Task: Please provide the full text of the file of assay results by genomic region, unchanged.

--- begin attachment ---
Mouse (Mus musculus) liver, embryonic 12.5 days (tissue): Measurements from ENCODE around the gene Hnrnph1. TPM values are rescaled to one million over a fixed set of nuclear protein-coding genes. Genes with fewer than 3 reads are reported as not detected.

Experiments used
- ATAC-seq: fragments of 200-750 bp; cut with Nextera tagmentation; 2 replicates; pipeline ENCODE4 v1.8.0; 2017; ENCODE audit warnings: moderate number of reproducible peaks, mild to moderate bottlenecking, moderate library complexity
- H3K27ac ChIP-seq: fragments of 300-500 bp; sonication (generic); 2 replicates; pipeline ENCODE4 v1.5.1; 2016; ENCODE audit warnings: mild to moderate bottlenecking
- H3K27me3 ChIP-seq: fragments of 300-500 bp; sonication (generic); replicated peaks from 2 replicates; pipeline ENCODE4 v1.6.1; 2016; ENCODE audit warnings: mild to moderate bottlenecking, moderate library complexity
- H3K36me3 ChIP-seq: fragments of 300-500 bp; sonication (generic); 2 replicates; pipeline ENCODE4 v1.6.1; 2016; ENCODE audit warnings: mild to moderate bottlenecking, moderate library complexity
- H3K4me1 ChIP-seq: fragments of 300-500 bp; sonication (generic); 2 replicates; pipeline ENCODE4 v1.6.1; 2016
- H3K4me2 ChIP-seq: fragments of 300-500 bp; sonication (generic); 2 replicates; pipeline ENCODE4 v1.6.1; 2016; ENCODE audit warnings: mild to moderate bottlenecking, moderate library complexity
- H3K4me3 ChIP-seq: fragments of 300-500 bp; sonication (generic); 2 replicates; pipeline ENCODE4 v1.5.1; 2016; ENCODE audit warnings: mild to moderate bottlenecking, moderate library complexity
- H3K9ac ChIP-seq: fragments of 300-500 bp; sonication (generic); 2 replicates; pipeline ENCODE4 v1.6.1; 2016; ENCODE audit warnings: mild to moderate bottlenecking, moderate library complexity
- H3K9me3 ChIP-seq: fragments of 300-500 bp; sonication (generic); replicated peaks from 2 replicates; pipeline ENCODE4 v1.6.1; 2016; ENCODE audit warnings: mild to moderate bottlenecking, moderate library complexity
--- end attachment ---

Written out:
Mouse (Mus musculus) liver, embryonic 12.5 days (tissue): Measurements from ENCODE around the gene Hnrnph1. TPM values are rescaled to one million over a fixed set of nuclear protein-coding genes. Genes with fewer than 3 reads are reported as not detected.

Experiments used
- ATAC-seq: fragments of 200-750 bp; cut with Nextera tagmentation; 2 replicates; pipeline ENCODE4 v1.8.0; 2017; ENCODE audit warnings: moderate number of reproducible peaks, mild to moderate bottlenecking, moderate library complexity
- H3K27ac ChIP-seq: fragments of 300-500 bp; sonication (generic); 2 replicates; pipeline ENCODE4 v1.5.1; 2016; ENCODE audit warnings: mild to moderate bottlenecking
- H3K27me3 ChIP-seq: fragments of 300-500 bp; sonication (generic); replicated peaks from 2 replicates; pipeline ENCODE4 v1.6.1; 2016; ENCODE audit warnings: mild to moderate bottlenecking, moderate library complexity
- H3K36me3 ChIP-seq: fragments of 300-500 bp; sonication (generic); 2 replicates; pipeline ENCODE4 v1.6.1; 2016; ENCODE audit warnings: mild to moderate bottlenecking, moderate library complexity
- H3K4me1 ChIP-seq: fragments of 300-500 bp; sonication (generic); 2 replicates; pipeline ENCODE4 v1.6.1; 2016
- H3K4me2 ChIP-seq: fragments of 300-500 bp; sonication (generic); 2 replicates; pipeline ENCODE4 v1.6.1; 2016; ENCODE audit warnings: mild to moderate bottlenecking, moderate library complexity
- H3K4me3 ChIP-seq: fragments of 300-500 bp; sonication (generic); 2 replicates; pipeline ENCODE4 v1.5.1; 2016; ENCODE audit warnings: mild to moderate bottlenecking, moderate library complexity
- H3K9ac ChIP-seq: fragments of 300-500 bp; sonication (generic); 2 replicates; pipeline ENCODE4 v1.6.1; 2016; ENCODE audit warnings: mild to moderate bottlenecking, moderate library complexity
- H3K9me3 ChIP-seq: fragments of 300-500 bp; sonication (generic); replicated peaks from 2 replicates; pipeline ENCODE4 v1.6.1; 2016; ENCODE audit warnings: mild to moderate bottlenecking, moderate library complexity